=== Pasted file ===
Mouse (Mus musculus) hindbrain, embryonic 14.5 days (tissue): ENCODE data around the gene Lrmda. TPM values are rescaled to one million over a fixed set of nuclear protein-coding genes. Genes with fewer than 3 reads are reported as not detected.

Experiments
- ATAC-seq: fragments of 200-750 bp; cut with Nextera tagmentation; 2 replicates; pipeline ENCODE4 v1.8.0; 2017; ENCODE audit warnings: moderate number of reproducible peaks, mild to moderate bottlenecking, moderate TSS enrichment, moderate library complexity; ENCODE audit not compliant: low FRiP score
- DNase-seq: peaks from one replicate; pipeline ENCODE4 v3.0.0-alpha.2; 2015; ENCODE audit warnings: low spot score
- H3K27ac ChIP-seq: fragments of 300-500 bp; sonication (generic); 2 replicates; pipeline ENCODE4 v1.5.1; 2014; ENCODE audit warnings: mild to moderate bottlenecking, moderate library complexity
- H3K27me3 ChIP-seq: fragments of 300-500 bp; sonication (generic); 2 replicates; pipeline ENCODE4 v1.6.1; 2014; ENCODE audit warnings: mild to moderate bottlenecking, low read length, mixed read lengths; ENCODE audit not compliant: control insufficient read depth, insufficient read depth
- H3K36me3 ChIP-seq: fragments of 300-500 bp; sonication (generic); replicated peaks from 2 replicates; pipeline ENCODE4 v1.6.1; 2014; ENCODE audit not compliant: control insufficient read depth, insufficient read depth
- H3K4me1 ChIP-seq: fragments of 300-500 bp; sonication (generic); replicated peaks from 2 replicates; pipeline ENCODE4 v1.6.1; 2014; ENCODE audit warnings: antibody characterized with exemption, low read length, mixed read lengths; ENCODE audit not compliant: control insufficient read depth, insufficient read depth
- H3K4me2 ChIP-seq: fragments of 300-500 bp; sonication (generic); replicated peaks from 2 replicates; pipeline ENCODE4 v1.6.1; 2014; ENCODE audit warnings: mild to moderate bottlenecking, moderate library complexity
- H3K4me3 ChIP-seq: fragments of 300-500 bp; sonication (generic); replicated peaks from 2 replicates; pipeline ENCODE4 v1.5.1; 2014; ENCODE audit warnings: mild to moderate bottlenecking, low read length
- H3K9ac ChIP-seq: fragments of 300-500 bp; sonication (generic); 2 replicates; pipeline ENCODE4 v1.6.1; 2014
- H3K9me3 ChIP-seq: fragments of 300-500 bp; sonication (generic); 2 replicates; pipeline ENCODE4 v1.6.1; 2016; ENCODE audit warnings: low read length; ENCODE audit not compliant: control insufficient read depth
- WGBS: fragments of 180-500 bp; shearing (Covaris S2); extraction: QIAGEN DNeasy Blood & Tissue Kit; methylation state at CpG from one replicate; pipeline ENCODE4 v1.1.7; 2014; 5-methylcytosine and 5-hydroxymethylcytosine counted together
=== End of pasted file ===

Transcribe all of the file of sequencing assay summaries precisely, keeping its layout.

Mouse (Mus musculus) hindbrain, embryonic 14.5 days (tissue): ENCODE data around the gene Lrmda. TPM values are rescaled to one million over a fixed set of nuclear protein-coding genes. Genes with fewer than 3 reads are reported as not detected.

Experiments
- ATAC-seq: fragments of 200-750 bp; cut with Nextera tagmentation; 2 replicates; pipeline ENCODE4 v1.8.0; 2017; ENCODE audit warnings: moderate number of reproducible peaks, mild to moderate bottlenecking, moderate TSS enrichment, moderate library complexity; ENCODE audit not compliant: low FRiP score
- DNase-seq: peaks from one replicate; pipeline ENCODE4 v3.0.0-alpha.2; 2015; ENCODE audit warnings: low spot score
- H3K27ac ChIP-seq: fragments of 300-500 bp; sonication (generic); 2 replicates; pipeline ENCODE4 v1.5.1; 2014; ENCODE audit warnings: mild to moderate bottlenecking, moderate library complexity
- H3K27me3 ChIP-seq: fragments of 300-500 bp; sonication (generic); 2 replicates; pipeline ENCODE4 v1.6.1; 2014; ENCODE audit warnings: mild to moderate bottlenecking, low read length, mixed read lengths; ENCODE audit not compliant: control insufficient read depth, insufficient read depth
- H3K36me3 ChIP-seq: fragments of 300-500 bp; sonication (generic); replicated peaks from 2 replicates; pipeline ENCODE4 v1.6.1; 2014; ENCODE audit not compliant: control insufficient read depth, insufficient read depth
- H3K4me1 ChIP-seq: fragments of 300-500 bp; sonication (generic); replicated peaks from 2 replicates; pipeline ENCODE4 v1.6.1; 2014; ENCODE audit warnings: antibody characterized with exemption, low read length, mixed read lengths; ENCODE audit not compliant: control insufficient read depth, insufficient read depth
- H3K4me2 ChIP-seq: fragments of 300-500 bp; sonication (generic); replicated peaks from 2 replicates; pipeline ENCODE4 v1.6.1; 2014; ENCODE audit warnings: mild to moderate bottlenecking, moderate library complexity
- H3K4me3 ChIP-seq: fragments of 300-500 bp; sonication (generic); replicated peaks from 2 replicates; pipeline ENCODE4 v1.5.1; 2014; ENCODE audit warnings: mild to moderate bottlenecking, low read length
- H3K9ac ChIP-seq: fragments of 300-500 bp; sonication (generic); 2 replicates; pipeline ENCODE4 v1.6.1; 2014
- H3K9me3 ChIP-seq: fragments of 300-500 bp; sonication (generic); 2 replicates; pipeline ENCODE4 v1.6.1; 2016; ENCODE audit warnings: low read length; ENCODE audit not compliant: control insufficient read depth
- WGBS: fragments of 180-500 bp; shearing (Covaris S2); extraction: QIAGEN DNeasy Blood & Tissue Kit; methylation state at CpG from one replicate; pipeline ENCODE4 v1.1.7; 2014; 5-methylcytosine and 5-hydroxymethylcytosine counted together